S.C. Attorney General Henry McMaster and State Rep. Nikki Haley, R-Lexington, have said they will sign a letter, written by one of their fellow Republican candidates for governor, opposing the transfer of terrorism suspects form Cuba to a Charleston naval prison.
U.S. Rep. Gresham Barrett, R-Westminster, asked the Democratic and Republican gubernatorial candidates to sign a letter to President Barack Obama Tuesday opposing the transfer of any of the more than 200 Afghan and Iraq war detainees being held at the to-be-closed Guantanamo Bay, Cuba, detention center.
McMaster agreed but said Barrett should not have been caught off-guard since President Obama has pledged to close the Cuban prison.
"I can't understand why anyone would be surprised by the news. Barack Obama announced his plans to close Guantanamo Bay during the presidential campaign. It hasn't exactly been a secret," McMaster said in a statement. "Congress should have taken action on this issue long ago. National security is a federal issue. The United States Congress is the branch of government with the jurisdiction and the legal authority to stop the president from making unwise decisions that threaten the security of our nation."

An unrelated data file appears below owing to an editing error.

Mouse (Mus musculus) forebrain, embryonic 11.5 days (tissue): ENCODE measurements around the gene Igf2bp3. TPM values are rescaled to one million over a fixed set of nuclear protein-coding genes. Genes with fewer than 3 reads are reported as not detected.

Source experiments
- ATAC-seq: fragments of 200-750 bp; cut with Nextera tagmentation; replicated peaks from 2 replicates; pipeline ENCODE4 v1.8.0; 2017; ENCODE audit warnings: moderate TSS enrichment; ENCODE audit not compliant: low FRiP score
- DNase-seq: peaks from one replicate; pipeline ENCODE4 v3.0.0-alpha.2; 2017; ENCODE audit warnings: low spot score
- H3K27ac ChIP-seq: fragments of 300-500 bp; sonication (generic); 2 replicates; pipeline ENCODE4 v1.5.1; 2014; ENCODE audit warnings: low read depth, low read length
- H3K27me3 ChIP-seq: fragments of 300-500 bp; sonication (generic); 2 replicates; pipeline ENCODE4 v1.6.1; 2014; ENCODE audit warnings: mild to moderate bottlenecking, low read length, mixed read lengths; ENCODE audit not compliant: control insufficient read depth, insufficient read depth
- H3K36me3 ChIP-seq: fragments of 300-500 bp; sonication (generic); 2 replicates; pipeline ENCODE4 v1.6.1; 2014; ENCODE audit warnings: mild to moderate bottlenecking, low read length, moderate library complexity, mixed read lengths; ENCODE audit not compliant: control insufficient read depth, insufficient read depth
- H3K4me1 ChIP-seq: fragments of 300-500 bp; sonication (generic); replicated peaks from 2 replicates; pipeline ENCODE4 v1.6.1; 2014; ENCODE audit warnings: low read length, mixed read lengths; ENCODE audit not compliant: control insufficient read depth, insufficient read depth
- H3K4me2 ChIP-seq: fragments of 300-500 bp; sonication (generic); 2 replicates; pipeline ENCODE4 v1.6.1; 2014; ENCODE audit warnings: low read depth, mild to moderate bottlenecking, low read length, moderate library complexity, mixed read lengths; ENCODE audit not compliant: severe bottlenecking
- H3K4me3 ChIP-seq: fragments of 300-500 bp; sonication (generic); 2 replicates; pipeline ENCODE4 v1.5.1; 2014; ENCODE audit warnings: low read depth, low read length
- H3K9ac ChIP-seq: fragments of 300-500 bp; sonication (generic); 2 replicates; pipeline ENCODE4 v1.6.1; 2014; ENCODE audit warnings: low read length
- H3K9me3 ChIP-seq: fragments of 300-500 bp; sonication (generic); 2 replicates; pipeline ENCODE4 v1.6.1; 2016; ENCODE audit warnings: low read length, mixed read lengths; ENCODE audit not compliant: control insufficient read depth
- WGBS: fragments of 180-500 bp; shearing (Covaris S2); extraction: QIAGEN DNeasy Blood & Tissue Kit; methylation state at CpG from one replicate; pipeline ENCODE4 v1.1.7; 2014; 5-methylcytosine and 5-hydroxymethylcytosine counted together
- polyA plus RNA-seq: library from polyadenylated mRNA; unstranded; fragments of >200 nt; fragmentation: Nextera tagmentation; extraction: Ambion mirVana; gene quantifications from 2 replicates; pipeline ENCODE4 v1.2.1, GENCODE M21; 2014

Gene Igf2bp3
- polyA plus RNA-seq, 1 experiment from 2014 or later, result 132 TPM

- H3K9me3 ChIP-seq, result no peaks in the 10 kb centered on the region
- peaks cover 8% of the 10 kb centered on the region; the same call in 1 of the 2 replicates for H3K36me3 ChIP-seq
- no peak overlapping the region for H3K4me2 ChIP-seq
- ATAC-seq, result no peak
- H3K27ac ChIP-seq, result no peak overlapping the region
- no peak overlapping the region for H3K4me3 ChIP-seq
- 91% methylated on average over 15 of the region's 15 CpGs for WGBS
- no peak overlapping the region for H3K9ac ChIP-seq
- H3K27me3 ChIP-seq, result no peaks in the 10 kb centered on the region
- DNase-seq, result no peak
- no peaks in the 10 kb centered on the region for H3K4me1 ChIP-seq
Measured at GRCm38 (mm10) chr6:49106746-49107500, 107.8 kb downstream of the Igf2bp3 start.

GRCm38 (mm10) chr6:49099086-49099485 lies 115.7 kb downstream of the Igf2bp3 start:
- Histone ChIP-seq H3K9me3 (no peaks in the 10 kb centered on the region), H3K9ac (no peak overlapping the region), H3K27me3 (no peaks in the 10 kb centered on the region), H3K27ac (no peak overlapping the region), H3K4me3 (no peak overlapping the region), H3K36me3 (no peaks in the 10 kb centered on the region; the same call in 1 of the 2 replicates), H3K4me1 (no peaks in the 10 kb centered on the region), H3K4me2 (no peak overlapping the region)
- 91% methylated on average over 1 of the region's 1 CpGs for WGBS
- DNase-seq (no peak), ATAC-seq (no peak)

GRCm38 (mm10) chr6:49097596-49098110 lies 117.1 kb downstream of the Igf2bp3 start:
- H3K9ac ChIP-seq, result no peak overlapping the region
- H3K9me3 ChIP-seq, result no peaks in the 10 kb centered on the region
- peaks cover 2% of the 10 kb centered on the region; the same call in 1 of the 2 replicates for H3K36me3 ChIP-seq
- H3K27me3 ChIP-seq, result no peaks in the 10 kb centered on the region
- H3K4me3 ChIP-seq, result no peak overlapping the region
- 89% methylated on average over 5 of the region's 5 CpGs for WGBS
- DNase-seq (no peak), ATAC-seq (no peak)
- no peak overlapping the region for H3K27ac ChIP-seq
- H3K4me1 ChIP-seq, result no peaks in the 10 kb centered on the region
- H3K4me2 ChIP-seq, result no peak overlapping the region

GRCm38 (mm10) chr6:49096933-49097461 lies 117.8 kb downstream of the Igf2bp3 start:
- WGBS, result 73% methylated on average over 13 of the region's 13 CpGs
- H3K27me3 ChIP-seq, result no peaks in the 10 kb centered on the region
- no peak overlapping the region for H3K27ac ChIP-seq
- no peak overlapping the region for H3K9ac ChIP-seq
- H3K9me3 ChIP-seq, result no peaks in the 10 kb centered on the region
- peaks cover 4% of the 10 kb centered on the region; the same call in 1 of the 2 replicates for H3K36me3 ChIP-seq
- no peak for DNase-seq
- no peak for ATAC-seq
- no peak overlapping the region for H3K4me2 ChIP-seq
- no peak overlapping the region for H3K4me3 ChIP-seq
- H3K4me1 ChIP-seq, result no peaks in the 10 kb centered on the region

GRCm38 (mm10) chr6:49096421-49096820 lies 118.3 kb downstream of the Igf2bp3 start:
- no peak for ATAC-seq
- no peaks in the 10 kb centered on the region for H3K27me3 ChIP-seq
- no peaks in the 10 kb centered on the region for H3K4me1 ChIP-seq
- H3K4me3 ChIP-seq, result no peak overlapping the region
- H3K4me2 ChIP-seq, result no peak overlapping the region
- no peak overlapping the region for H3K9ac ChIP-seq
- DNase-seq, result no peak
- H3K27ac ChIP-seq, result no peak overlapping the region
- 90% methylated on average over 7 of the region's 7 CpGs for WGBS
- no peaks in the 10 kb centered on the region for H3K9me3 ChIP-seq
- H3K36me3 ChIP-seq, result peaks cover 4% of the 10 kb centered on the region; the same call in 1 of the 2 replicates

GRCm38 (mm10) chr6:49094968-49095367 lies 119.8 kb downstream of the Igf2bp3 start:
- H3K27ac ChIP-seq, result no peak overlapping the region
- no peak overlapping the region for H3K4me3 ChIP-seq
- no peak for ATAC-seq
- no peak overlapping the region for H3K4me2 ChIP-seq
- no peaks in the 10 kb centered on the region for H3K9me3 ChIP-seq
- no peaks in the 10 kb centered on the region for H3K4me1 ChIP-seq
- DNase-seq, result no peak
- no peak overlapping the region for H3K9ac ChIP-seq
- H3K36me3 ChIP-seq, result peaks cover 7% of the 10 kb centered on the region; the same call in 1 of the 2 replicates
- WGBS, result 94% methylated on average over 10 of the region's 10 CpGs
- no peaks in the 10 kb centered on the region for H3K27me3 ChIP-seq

Haley also said that, as a member of Congress, Barrett has a chance to do more than write protest letters to President Barack Obama opposing the transfer. Barrett can introduce legislation to prevent the transfer, Haley said.
Haley said she agreed with Barrett -- the prisoners should not come to South Carolina -- but she chided him on a lack of action.
"Because your position is right, I will be happy to sign your letter," Haley wrote. "However, calling on candidates for governor to join you in a letter to President Obama, rather than asking your colleagues in Congress -- who are actually in a position to prevent this potentially dangerous situation -- to do the same, strikes me as little more than political grandstanding."
Haley also suggested Barrett write Obama opposing further use of federal money to bailout banks.
Earlier Wednesday, Democratic gubernatorial candidate Mullins McLeod of Charleston flatly rejected Barrett’s call, saying accepting the prisoners could be part of South Carolina’s role in the war against terror.